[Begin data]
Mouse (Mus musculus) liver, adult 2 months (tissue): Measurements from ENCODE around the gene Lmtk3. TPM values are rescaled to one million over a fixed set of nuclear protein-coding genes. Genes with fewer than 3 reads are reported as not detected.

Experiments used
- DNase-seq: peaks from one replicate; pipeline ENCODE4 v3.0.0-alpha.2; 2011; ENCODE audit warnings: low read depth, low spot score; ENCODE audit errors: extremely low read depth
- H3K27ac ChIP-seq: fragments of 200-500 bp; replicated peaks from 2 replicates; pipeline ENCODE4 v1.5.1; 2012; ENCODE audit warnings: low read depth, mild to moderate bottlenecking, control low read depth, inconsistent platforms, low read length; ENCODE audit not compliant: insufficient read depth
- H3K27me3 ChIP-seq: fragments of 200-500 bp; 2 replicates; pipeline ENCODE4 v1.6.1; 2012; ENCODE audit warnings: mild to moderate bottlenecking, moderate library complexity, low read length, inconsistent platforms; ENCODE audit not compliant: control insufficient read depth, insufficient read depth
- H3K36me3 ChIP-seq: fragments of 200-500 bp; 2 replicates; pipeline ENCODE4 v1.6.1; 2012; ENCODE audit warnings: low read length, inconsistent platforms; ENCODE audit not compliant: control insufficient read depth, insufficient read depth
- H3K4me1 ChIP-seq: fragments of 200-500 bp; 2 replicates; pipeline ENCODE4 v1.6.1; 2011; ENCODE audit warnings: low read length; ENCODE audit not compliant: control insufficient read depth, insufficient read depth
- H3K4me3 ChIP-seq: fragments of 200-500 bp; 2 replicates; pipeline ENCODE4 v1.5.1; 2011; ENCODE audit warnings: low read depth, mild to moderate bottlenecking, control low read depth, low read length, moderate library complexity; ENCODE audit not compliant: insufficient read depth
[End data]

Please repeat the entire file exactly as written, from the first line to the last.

Mouse (Mus musculus) liver, adult 2 months (tissue): Measurements from ENCODE around the gene Lmtk3. TPM values are rescaled to one million over a fixed set of nuclear protein-coding genes. Genes with fewer than 3 reads are reported as not detected.

Experiments used
- DNase-seq: peaks from one replicate; pipeline ENCODE4 v3.0.0-alpha.2; 2011; ENCODE audit warnings: low read depth, low spot score; ENCODE audit errors: extremely low read depth
- H3K27ac ChIP-seq: fragments of 200-500 bp; replicated peaks from 2 replicates; pipeline ENCODE4 v1.5.1; 2012; ENCODE audit warnings: low read depth, mild to moderate bottlenecking, control low read depth, inconsistent platforms, low read length; ENCODE audit not compliant: insufficient read depth
- H3K27me3 ChIP-seq: fragments of 200-500 bp; 2 replicates; pipeline ENCODE4 v1.6.1; 2012; ENCODE audit warnings: mild to moderate bottlenecking, moderate library complexity, low read length, inconsistent platforms; ENCODE audit not compliant: control insufficient read depth, insufficient read depth
- H3K36me3 ChIP-seq: fragments of 200-500 bp; 2 replicates; pipeline ENCODE4 v1.6.1; 2012; ENCODE audit warnings: low read length, inconsistent platforms; ENCODE audit not compliant: control insufficient read depth, insufficient read depth
- H3K4me1 ChIP-seq: fragments of 200-500 bp; 2 replicates; pipeline ENCODE4 v1.6.1; 2011; ENCODE audit warnings: low read length; ENCODE audit not compliant: control insufficient read depth, insufficient read depth
- H3K4me3 ChIP-seq: fragments of 200-500 bp; 2 replicates; pipeline ENCODE4 v1.5.1; 2011; ENCODE audit warnings: low read depth, mild to moderate bottlenecking, control low read depth, low read length, moderate library complexity; ENCODE audit not compliant: insufficient read depth